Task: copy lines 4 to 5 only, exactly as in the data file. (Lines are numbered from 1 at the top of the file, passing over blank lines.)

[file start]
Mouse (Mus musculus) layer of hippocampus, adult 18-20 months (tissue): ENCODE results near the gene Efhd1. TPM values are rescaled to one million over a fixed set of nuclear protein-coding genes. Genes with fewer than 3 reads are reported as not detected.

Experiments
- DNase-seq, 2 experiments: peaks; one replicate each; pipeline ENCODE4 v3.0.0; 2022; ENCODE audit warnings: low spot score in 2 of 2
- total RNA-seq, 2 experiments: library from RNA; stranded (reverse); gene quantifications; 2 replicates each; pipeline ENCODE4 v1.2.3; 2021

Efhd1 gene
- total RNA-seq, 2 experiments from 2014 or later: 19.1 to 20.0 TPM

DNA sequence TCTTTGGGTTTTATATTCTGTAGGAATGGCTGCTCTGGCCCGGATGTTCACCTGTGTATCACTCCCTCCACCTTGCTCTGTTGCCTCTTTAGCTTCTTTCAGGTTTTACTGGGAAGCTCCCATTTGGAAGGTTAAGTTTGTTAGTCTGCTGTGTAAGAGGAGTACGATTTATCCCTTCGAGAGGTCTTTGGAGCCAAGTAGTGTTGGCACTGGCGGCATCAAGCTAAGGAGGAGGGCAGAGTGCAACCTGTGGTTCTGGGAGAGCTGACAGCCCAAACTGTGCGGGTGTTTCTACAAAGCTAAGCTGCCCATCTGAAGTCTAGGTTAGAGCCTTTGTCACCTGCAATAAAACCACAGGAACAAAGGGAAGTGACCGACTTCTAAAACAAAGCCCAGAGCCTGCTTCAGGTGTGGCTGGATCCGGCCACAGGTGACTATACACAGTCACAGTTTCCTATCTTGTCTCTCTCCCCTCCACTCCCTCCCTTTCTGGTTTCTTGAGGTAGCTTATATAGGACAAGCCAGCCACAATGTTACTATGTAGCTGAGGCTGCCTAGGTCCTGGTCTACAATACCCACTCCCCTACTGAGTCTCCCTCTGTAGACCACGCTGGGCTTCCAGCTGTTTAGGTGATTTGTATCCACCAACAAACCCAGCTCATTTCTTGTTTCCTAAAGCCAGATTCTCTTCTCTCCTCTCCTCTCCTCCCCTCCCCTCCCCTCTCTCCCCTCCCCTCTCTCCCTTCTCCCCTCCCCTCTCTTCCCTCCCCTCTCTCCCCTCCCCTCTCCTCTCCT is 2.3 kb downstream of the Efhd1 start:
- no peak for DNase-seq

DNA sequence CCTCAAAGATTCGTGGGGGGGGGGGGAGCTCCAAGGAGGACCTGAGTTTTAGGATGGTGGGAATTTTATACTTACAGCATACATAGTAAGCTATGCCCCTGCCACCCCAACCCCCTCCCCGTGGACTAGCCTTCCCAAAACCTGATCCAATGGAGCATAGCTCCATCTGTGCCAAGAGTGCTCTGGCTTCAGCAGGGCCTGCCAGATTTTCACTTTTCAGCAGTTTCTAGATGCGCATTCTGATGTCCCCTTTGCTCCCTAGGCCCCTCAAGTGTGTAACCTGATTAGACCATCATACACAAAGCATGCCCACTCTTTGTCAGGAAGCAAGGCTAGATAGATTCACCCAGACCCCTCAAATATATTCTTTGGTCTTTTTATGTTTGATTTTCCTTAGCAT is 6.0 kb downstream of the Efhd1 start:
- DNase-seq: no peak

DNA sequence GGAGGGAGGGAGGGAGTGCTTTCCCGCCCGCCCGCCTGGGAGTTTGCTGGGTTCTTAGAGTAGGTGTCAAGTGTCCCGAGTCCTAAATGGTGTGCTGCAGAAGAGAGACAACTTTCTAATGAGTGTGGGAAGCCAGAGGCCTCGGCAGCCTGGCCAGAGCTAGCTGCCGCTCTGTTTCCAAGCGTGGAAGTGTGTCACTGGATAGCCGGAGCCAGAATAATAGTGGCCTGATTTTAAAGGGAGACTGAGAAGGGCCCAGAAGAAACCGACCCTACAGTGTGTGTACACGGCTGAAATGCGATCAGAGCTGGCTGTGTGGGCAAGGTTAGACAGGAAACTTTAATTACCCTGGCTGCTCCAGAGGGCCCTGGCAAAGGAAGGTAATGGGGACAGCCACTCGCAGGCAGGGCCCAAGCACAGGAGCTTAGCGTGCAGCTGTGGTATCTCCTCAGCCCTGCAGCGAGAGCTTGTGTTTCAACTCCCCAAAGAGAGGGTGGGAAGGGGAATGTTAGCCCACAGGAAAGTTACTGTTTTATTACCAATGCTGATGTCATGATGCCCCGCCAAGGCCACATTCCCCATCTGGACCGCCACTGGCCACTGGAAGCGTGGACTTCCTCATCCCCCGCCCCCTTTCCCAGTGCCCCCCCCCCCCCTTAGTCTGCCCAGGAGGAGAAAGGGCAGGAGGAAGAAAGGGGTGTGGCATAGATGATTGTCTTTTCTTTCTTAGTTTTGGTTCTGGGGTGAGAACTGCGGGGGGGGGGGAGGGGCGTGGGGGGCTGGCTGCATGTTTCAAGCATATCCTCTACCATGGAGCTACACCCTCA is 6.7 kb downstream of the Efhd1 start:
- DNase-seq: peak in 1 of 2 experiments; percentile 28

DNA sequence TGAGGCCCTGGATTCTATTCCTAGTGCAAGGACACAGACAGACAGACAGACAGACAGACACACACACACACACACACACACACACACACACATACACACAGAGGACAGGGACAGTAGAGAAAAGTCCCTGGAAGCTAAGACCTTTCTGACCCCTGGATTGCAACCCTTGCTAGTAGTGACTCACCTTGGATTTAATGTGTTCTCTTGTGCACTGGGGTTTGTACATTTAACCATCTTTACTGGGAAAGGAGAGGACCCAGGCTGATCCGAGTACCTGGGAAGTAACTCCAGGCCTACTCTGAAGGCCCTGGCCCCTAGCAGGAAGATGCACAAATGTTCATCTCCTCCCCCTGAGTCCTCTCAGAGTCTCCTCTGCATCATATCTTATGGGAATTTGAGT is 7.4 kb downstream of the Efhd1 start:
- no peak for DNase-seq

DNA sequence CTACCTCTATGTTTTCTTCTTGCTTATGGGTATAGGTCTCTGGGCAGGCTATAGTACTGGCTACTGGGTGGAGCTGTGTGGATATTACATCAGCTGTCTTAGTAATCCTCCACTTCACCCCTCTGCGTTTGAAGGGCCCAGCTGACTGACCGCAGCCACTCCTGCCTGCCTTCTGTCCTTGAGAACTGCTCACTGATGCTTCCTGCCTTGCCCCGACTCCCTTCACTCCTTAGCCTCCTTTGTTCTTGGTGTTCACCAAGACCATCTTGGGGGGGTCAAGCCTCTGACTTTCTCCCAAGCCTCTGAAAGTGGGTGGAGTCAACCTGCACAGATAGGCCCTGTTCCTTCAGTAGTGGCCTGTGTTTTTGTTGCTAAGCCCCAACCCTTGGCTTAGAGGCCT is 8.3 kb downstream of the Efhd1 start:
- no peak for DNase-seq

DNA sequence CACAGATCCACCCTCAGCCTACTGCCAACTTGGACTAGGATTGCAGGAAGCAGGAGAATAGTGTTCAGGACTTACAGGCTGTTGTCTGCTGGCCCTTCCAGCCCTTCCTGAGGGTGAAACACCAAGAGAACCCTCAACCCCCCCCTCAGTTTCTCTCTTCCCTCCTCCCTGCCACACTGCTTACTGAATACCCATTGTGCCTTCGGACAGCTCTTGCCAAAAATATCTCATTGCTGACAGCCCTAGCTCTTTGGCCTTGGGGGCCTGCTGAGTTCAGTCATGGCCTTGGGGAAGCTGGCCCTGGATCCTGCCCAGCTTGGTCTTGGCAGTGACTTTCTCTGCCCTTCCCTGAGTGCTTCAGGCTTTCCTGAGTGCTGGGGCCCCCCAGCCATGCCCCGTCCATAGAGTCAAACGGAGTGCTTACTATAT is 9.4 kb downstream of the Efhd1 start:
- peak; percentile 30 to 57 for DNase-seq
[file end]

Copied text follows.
- total RNA-seq, 2 experiments: library from RNA; stranded (reverse); gene quantifications; 2 replicates each; pipeline ENCODE4 v1.2.3; 2021

Efhd1 gene